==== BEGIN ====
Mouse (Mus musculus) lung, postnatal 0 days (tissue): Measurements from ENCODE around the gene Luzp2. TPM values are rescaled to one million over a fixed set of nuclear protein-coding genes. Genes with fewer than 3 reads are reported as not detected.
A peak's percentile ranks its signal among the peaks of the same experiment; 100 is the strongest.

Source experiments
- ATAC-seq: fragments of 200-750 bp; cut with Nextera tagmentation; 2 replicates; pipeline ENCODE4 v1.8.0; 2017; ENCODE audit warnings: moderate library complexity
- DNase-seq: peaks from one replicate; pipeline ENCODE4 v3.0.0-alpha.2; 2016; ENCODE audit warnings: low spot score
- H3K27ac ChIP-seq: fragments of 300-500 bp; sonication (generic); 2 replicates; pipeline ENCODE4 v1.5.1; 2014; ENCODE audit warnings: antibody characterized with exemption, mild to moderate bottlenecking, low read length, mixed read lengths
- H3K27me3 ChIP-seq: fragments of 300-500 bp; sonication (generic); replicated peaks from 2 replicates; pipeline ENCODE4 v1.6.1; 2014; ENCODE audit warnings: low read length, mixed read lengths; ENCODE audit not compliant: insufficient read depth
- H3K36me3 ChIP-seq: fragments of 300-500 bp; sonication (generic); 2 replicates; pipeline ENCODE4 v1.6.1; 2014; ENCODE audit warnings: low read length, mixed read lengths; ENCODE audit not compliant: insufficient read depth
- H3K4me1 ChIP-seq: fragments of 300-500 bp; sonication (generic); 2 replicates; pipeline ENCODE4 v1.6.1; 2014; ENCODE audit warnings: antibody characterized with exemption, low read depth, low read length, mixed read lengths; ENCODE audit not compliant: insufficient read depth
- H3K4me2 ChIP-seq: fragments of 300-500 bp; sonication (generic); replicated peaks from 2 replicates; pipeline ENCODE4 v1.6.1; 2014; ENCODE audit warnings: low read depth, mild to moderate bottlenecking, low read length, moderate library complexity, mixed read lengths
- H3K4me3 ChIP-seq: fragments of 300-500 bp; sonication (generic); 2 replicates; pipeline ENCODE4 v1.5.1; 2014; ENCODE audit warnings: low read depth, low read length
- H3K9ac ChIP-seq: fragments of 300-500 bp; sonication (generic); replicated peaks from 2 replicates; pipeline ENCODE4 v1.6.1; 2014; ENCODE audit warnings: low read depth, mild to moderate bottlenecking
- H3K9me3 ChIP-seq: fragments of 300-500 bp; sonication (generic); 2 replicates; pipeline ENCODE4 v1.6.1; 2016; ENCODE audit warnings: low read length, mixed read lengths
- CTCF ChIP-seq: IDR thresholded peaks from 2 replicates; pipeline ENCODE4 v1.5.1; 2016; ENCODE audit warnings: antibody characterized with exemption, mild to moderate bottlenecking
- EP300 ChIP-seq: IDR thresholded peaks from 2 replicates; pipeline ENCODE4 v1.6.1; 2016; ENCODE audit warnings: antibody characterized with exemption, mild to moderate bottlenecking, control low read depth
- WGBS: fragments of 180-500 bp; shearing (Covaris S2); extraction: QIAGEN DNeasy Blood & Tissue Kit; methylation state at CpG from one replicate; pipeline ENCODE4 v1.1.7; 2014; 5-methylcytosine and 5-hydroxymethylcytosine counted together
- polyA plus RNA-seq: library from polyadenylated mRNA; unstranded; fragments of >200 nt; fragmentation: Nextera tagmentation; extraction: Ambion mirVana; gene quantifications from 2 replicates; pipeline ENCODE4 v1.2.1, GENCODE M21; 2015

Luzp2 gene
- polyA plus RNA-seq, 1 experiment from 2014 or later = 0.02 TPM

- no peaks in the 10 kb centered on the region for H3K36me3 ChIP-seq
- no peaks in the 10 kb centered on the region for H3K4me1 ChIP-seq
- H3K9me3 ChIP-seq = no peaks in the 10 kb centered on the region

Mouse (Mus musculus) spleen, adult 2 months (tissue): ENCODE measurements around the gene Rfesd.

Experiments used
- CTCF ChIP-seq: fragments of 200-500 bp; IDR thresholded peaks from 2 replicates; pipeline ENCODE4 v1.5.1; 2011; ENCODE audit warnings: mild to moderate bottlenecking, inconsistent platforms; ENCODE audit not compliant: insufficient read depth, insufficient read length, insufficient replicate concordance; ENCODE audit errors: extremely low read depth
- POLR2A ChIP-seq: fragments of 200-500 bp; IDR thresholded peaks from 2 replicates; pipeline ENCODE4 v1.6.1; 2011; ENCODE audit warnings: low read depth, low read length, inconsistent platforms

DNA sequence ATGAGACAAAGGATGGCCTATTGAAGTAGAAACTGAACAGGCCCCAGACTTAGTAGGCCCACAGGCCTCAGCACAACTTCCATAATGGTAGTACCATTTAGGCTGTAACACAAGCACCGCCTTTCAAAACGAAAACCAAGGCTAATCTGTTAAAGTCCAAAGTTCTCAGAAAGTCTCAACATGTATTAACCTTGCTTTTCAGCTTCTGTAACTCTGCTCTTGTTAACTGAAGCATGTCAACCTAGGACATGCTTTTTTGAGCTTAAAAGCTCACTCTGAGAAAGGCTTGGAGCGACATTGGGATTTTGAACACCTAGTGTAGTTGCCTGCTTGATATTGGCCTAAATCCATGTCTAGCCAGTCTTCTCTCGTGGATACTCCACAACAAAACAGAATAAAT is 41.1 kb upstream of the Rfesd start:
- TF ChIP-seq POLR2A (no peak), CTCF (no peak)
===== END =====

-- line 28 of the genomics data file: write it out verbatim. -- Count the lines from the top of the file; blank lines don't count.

- TF ChIP-seq POLR2A (no peak), CTCF (no peak)